Why don’t you eat goose eggs

Did you know that geese are often kept in appalling conditions for egg production and cruelly killed after only a few years in the slaughterhouse? Or are goose eggs neither healthy nor necessary for human consumption? Learn more about animal suffering from goose eggs here.

Can you eat goose eggs?

Goose eggs are much larger and heavier than chicken eggs and are sometimes considered a questionable specialty. Because goose eggs have a different composition than chicken eggs, egg companies recommend them for people with allergies – but it’s best not to eat goose eggs at all. Here’s why!

Harsh breeding: how often does a goose lay an egg?

The gray goose is placed in the wild once A maximum of ten eggs per yearwhich hatch and raise their offspring lovingly. [1] Like chickens and ducks, geese are raised in the egg industry so that they lay as many eggs as possible – even if it comes with significant physical torture to the animals. So lie was born Layers between 40 and 90 eggs per year. [2]

goose eggs

Although greylag geese can live anywhere from 15 to 20 years in the wild, in the egg industry, geese lag far behind Five to six years in the slaughterhouse killing. [2, 3]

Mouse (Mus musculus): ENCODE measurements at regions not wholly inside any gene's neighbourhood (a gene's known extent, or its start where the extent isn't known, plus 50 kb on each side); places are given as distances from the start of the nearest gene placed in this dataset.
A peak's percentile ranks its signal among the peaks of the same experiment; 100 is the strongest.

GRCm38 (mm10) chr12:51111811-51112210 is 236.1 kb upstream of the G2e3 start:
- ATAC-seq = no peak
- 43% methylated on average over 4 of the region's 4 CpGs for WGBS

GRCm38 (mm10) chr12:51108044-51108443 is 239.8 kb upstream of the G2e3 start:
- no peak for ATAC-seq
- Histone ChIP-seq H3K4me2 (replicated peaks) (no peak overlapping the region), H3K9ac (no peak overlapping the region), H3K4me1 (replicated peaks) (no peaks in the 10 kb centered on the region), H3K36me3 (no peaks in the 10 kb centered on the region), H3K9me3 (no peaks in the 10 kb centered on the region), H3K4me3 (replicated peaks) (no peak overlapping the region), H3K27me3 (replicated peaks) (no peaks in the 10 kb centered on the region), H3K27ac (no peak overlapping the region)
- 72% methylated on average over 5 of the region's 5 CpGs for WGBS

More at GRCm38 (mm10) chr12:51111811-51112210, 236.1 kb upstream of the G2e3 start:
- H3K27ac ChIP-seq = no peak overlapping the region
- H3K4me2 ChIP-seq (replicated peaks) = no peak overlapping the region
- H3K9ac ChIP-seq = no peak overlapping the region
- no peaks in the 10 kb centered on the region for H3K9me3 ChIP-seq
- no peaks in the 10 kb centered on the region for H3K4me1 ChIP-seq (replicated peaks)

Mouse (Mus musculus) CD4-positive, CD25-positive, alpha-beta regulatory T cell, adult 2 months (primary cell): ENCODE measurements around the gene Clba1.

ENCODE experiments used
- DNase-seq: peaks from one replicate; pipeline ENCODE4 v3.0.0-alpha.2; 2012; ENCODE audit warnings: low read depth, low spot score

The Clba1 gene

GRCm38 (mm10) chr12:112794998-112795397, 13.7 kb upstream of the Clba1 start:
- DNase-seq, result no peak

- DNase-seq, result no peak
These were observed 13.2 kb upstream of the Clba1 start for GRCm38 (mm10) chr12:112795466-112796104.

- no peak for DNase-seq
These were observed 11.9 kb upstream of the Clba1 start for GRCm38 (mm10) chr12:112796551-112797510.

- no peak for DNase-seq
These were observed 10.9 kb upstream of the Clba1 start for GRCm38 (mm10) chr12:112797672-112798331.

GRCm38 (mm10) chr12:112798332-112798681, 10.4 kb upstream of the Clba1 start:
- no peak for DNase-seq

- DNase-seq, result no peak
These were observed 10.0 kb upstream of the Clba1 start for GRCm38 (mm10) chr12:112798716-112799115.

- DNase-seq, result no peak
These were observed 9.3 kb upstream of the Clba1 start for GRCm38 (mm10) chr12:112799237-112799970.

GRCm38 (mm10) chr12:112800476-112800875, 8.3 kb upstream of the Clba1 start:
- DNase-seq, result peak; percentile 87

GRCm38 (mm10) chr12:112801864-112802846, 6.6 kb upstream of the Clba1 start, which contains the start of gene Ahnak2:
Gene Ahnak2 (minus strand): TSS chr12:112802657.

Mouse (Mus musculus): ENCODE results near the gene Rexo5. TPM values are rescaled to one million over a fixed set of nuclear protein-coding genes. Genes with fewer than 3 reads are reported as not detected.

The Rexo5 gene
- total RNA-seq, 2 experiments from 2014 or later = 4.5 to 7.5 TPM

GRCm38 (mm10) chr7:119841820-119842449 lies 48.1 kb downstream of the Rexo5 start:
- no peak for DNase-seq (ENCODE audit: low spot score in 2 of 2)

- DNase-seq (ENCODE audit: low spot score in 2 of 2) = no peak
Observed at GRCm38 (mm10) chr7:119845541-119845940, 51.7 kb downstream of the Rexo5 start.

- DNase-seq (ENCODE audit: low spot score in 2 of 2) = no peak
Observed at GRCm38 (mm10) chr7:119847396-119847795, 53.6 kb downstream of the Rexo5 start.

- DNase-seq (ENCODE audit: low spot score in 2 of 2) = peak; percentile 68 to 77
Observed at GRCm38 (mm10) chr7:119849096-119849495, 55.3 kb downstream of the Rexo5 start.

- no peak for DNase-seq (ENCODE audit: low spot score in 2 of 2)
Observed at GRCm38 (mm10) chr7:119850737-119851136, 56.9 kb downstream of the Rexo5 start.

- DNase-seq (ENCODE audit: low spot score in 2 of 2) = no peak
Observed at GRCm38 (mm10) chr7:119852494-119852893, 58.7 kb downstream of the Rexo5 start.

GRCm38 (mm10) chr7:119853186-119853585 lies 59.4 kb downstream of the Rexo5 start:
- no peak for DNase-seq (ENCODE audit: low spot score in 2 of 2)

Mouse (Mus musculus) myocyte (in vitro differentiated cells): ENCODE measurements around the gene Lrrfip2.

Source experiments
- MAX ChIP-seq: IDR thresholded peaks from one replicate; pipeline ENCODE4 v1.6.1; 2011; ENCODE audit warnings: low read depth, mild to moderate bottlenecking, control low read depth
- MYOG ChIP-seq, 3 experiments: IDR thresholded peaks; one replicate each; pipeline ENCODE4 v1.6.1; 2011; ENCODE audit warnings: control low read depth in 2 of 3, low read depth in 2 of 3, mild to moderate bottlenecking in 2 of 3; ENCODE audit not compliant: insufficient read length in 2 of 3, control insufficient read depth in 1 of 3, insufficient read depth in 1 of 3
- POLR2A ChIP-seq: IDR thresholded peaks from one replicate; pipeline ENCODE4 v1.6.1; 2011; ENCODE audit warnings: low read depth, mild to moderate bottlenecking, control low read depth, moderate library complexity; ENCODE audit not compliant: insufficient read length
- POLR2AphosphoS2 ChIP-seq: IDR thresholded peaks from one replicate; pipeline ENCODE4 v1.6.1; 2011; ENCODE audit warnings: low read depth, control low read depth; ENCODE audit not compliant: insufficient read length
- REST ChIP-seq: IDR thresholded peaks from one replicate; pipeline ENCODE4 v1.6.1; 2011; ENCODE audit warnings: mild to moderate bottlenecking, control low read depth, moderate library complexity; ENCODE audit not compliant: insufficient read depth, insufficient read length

Raising geese for eggs is cruelty to animals

Eating goose eggs supports cruelty to animals. Geese are often undercut in the egg industry appalling conditions detained. Since there are no breeding regulations for the breeding and fattening of geese in Germany, egg farms only have to comply with the few general regulations of the Animal Welfare Act. This means that geese are deprived of nearly everything they need for a proper life for the species: they can never hatch their eggs and raise their offspring, they can often swim in the water they love and forage, as well as exercise, and only fresh grass is available to them to a limited extent – if at all. .

duck fattening

After five to six years or when goose “egg production” declines – regardless of whether they are kept organically or conventionally – in the slaughterhouse killing. After a long and often painful journey, the animals are hung upside down to be surprised, causing them excruciating pain. Then they are immersed in the current bath or with carbon monoxide2 gassed Then goose throats are cut. Time and time again, the animals did not stun enough beforehand or regain consciousness while bled to death upside down.